• Angeli's salt;
  • anococcygeus muscle (rat);
  • aorta (rat);
  • carboxy-PTIO;
  • hydroxocobalamin;
  • nitric oxide;
  • nitroxyl anions;
  • NO sensor electrode;
  • pyrogallol
  • The effects of agents that inactivate free radical nitric oxide (carboxy-PTIO, hydroxocobalamin and pyrogallol) were tested on relaxations produced by the nitroxyl anion (NO) donor Angeli's salt in rat aortic rings and anococcygeus muscles. The amount of NO generated from Angeli's salt in the presence of these agents was measured using a NO-selective electrode sensor.

  • Carboxy-PTIO (100, 300 μM), hydroxocobalamin (30, 100 μM) and pyrogallol (10, 30 μM) significantly reduced relaxations produced by Angeli's salt (0.3 μM) in aortic rings but not in anococcygeus muscles.

  • NO generated from Angeli's salt (0.1 – 10 μM), as detected by the sensor electrode, was less than 0.5% of the amount of Angeli's salt added. Carboxy-PTIO (100 μM) and hydroxocobalamin (30 μM), but not pyrogallol significantly increased the amount of NO detected.

  • In the presence of an oxidizing agent copper [II] (as CuSO4 100 μM), the amount of NO detected from 0.3 μM of Angeli's salt increased from an undetectable level of 142.7±15.7 nM (equivalent to 47.6% of Angeli's salt added). Under these conditions, carboxy-PTIO, hydroxocobalamin and pyrogallol significantly reduced the amount of NO detected from Angeli's salt as well as the signal generated by an equivalent amount of authentic NO (0.33 μM).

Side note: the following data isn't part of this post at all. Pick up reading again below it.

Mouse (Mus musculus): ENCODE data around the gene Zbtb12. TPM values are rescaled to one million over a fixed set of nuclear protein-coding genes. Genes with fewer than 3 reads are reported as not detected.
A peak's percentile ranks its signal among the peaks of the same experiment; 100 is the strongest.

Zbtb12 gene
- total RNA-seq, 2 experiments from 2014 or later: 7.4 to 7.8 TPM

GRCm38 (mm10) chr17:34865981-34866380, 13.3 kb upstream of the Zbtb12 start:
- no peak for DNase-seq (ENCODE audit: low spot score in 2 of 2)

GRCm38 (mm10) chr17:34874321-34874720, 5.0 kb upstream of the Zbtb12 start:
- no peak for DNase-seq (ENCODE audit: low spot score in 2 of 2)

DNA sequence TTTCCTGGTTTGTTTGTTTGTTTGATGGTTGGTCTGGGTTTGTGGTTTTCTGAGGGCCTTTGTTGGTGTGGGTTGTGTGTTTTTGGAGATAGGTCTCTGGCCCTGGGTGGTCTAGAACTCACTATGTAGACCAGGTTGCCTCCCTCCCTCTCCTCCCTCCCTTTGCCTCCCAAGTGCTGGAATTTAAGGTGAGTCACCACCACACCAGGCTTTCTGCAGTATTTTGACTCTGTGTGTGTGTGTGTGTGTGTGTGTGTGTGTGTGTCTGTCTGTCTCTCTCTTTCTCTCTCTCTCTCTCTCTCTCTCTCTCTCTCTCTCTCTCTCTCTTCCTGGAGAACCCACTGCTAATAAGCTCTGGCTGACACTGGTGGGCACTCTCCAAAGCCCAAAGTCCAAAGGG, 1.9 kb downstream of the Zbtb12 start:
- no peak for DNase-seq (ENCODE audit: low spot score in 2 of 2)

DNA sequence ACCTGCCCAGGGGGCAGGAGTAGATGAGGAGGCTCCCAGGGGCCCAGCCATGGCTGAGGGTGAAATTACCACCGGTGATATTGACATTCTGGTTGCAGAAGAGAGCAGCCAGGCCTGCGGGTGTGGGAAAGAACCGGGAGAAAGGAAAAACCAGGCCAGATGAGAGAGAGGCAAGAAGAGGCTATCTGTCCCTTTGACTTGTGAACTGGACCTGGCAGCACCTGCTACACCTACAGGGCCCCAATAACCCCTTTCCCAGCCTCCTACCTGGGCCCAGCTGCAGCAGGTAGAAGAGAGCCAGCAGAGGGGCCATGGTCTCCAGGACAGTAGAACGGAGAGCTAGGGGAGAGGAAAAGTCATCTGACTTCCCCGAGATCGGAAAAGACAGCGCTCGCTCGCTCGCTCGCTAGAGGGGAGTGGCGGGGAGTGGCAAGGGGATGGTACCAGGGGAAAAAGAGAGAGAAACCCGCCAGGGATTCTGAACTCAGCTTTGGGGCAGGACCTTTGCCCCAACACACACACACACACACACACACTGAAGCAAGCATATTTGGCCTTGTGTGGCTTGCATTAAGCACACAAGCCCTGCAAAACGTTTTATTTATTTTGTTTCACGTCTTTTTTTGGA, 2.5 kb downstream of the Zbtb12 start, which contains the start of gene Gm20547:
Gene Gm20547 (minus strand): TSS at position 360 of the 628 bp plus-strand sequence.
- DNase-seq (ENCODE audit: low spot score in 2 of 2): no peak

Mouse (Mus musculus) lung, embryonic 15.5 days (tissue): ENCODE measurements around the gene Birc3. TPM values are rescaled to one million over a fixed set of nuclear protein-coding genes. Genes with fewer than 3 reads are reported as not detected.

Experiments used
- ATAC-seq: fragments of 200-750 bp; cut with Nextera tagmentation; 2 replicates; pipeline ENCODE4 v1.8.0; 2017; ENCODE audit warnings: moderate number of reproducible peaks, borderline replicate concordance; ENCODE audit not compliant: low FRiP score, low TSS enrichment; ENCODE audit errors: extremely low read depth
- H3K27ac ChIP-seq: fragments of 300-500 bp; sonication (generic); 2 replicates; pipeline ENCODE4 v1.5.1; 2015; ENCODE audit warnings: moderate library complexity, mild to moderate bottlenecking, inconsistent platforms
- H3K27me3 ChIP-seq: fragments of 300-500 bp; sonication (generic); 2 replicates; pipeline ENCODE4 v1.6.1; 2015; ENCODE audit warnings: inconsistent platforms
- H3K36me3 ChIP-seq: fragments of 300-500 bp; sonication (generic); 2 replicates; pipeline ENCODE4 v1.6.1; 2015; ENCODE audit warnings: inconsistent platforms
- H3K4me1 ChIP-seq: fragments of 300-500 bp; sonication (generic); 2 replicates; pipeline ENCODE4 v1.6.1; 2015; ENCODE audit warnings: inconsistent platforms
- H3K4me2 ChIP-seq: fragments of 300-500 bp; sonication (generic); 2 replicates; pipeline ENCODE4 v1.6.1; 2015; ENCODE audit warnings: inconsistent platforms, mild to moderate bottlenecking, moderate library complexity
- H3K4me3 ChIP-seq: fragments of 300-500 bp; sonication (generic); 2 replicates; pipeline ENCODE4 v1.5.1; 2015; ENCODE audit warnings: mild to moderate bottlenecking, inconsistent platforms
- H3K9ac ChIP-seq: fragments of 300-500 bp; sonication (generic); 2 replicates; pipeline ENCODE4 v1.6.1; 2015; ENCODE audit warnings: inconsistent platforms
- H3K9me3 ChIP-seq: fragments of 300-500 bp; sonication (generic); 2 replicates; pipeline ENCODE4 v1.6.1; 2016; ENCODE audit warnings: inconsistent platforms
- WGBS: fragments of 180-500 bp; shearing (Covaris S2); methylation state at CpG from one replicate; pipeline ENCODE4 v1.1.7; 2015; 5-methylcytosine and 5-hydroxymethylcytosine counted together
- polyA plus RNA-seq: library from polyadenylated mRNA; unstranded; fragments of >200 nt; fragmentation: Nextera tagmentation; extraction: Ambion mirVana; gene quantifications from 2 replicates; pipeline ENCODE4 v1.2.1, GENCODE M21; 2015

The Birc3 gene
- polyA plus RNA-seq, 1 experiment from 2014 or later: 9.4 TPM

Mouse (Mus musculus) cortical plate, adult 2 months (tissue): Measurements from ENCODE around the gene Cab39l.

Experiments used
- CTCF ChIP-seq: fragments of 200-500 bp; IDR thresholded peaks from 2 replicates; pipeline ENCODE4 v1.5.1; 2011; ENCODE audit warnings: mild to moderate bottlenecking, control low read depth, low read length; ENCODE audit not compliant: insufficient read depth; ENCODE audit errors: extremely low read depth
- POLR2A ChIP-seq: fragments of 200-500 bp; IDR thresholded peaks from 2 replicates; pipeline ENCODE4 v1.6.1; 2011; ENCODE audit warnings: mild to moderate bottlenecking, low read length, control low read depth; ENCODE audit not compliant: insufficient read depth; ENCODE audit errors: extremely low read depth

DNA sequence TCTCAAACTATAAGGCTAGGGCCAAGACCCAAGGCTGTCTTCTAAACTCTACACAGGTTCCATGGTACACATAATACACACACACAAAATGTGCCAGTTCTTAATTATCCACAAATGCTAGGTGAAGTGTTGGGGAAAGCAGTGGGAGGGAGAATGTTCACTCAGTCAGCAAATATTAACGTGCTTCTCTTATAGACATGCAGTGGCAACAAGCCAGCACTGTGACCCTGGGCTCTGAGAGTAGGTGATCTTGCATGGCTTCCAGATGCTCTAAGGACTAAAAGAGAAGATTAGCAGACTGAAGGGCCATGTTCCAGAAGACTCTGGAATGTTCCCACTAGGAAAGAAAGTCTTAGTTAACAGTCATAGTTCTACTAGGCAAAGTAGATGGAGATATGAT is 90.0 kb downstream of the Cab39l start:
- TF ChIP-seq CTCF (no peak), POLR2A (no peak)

• The difference in effects of these agents on relaxations to Angeli's salt in the aorta and the anococcygeus muscle may be explained by the ready conversion of NO to NO in the aorta through an unidentified mechanism, which makes NO susceptible to inactivation by these agents. Furthermore, in addition to inactivating NO, carboxy-PTIO and hydroxocobalamin may themselves oxidize NO to NO, albeit slightly.

British Journal of Pharmacology (2001) 134, 521–528; doi:10.1038/sj.bjp.0704287